My Brightest Diamond
For most artists, being heavily pregnant is a suitable justification for not touring at all, never mind making the arduous journey halfway around the world. But such distractions don’t seem to apply to Shara Worden - the front woman and chief songwriter of My Brightest Diamond. When asked by curator Brian Eno in early 2010 to perform at the second annual Vivid LIVE, she arrived seven-and-a-bit months pregnant with her first child, to rip up The Opera House with her epic meshing of chamber music and soaring pop.
Even apart from the thrill of being personally invited to the 2010 festival by the Roxy Music and experimental maestro, Worden is emphatic that her last trip to Australia occurred at precisely the right time. "I'm very drawn to the whole idea of opposites," she confesses. "When I came to Sydney last time there was probably an assumption that I would be held back in my performances. I think I reacted strongly to that in my shows." Worden continued to dismantle expectations following the birth of her son. "When I had a baby I experienced that rush of joy that comes from being a parent, which is followed by this feeling that life is very hard yet also very beautiful," Worden says before a pause. "I was experiencing a lot of new things at the time, and then less than six weeks after my son was born I had the opportunity to appear in a Matthew Barney film. I consider him as one of the greatest artists of our time, and I felt so lucky to get to work with him – so I jumped right back in to that crazy world."
The “crazy world” that Worden refers to includes a loose group of New York creatives, such as fellow Vivid 2012 visitor Bryce Dessner and Australian Padma Newsome – both of whom she performs alongside in instrumental group Clogs. But more immediately, Worden’s world is largely concerned with her recently rediscovered home of Detroit – particularly the changes in the Michigan city's capital since her adolescence. "The tension between the old and the new in Detroit is palpable," she says. "There's a really old tradition of gardening and farming in Detroit that actually pre-dates industrialisation. And then there's a history of people who escaped slavery in the South, who see farming as an extension of poverty. So there's this conflict because what represents freedom to one group is reminiscent of oppression to another."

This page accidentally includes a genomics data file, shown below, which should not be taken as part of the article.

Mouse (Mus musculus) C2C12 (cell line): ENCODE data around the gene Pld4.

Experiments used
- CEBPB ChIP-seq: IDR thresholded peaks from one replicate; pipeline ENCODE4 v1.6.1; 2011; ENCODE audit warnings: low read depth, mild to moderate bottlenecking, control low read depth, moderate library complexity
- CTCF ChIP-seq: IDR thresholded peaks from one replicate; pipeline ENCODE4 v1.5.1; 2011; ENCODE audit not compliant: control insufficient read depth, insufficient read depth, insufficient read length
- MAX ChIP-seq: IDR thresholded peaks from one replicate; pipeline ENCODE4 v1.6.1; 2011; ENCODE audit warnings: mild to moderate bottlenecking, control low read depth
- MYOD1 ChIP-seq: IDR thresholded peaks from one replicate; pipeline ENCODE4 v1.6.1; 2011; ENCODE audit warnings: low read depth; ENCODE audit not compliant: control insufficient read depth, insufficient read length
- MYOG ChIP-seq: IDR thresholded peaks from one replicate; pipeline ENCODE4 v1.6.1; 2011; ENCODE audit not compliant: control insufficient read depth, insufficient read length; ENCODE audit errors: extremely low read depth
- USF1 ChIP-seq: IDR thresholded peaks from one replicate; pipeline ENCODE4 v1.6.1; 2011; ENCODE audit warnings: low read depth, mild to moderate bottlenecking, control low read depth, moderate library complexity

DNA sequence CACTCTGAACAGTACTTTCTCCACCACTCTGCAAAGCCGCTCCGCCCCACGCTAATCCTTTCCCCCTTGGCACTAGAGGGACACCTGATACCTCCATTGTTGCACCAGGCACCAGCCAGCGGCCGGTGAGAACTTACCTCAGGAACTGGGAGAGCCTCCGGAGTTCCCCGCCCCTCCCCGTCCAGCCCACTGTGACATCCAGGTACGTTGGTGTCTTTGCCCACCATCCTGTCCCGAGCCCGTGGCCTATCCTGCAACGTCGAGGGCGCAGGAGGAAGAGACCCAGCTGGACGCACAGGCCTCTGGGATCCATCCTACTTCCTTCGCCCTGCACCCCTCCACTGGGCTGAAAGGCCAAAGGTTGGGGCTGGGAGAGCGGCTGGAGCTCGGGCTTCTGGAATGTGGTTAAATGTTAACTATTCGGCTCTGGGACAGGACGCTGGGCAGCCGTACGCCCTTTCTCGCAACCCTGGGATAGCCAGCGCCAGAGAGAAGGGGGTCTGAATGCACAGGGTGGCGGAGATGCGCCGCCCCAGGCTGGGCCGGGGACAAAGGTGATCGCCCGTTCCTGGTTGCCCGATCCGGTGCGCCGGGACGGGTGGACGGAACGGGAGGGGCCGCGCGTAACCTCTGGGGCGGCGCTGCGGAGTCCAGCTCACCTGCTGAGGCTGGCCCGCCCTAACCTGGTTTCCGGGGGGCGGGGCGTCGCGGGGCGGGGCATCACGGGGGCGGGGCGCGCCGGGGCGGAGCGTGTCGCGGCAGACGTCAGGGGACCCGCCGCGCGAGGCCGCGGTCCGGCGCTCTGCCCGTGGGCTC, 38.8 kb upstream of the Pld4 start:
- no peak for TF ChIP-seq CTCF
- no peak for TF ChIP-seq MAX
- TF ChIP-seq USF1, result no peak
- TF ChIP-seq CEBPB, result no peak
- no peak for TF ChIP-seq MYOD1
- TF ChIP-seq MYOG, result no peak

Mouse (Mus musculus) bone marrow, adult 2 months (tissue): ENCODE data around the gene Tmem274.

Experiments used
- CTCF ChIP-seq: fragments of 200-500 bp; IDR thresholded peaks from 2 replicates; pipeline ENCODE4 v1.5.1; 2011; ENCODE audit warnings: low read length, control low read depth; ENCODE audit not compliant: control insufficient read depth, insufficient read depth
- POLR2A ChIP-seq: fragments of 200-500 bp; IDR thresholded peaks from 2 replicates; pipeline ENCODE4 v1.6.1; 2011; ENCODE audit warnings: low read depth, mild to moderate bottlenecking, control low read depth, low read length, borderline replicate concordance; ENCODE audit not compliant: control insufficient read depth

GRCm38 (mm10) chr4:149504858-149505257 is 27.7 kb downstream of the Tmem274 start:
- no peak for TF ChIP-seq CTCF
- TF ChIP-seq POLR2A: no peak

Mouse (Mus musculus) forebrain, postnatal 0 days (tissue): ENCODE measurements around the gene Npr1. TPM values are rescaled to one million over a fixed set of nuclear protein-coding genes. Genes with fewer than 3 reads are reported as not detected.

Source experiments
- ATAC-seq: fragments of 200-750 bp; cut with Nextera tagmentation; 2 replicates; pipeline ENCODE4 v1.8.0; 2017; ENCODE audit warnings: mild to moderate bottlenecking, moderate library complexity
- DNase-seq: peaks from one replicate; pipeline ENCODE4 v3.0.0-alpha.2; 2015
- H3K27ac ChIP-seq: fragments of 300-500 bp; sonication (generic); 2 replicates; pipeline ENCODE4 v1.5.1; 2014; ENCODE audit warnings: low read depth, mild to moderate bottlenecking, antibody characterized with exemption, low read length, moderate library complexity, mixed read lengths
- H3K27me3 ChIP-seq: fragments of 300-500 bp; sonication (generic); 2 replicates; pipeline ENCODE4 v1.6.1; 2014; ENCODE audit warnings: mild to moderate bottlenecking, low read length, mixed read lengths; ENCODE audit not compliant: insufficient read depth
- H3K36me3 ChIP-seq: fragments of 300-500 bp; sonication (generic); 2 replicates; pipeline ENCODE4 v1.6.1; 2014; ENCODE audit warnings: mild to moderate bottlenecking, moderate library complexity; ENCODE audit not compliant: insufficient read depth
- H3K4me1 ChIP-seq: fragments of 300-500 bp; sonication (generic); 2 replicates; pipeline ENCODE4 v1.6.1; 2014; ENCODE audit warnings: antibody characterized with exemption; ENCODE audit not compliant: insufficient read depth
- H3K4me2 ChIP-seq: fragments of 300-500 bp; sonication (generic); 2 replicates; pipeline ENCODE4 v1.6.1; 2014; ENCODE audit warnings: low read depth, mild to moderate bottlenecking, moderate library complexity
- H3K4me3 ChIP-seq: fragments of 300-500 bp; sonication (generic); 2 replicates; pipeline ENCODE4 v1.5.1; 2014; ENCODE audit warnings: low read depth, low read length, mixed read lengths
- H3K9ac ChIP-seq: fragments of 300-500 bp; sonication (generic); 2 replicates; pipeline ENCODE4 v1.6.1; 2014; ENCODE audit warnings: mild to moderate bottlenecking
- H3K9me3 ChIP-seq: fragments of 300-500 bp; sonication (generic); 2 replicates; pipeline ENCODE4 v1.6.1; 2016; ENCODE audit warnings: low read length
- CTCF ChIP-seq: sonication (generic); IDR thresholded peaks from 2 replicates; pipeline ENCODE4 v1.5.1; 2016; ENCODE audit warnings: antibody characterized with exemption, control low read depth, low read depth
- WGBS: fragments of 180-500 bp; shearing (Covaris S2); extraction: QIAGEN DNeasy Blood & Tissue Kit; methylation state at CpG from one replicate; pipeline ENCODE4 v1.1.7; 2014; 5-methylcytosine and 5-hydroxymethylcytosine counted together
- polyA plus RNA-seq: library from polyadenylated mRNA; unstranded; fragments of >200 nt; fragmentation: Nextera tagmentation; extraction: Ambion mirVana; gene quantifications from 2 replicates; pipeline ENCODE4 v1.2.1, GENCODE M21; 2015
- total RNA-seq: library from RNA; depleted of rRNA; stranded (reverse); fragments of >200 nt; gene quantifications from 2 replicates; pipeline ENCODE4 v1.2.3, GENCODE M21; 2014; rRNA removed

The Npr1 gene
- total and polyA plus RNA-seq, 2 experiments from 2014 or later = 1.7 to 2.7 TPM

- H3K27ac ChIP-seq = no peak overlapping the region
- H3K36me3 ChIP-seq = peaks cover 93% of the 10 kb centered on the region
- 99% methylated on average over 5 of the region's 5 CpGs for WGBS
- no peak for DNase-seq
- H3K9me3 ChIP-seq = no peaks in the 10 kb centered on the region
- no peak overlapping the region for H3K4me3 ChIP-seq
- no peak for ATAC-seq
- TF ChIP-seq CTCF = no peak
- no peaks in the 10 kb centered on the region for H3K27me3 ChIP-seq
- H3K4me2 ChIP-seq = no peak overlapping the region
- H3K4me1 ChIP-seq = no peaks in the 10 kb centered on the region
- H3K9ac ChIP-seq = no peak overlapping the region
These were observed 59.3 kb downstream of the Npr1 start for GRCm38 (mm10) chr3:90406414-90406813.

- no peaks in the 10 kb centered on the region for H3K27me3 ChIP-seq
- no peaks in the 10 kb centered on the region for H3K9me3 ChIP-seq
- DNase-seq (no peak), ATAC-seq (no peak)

Her observations of Detroit's tensions are writ large throughout her third studio album, 2011's All Things Will Unwind – a restrained tour de force that she will be bringing to the Opera House for this year's Vivid LIVE. "Detroit [now] is entirely different from when I grew up here," she says, "and that was the central idea for the record: putting myself in a situation where I'm seeing the poorest people I've encountered and documenting that experience. It's very much foreign territory for me, but that makes for a fascinating and entirely new social world for me... Since I've been back I've felt a great onus to tread lightly around here. Obviously when you have a lot of young entrepreneurial people moving into a poorer neighbourhood, there are concerns about cultural schisms, and I'm aware that I am part of that demographic and my presence presents problems too,” she says. “But I'm also aware that the role of the artist is to go to such places and document the gentrification that follows social shifts. The city is changing every day, and I'm lucky enough to be able to be part of this community and a kind of outside observer, as it happens."
BY BENJAMIN COOPER
MY BRIGHTEST DIAMOND performs at the Northcote Social Club on Monday May 28. They also perform at the Sydney Opera House on Sunday May 27 as part of Vivid LIVE.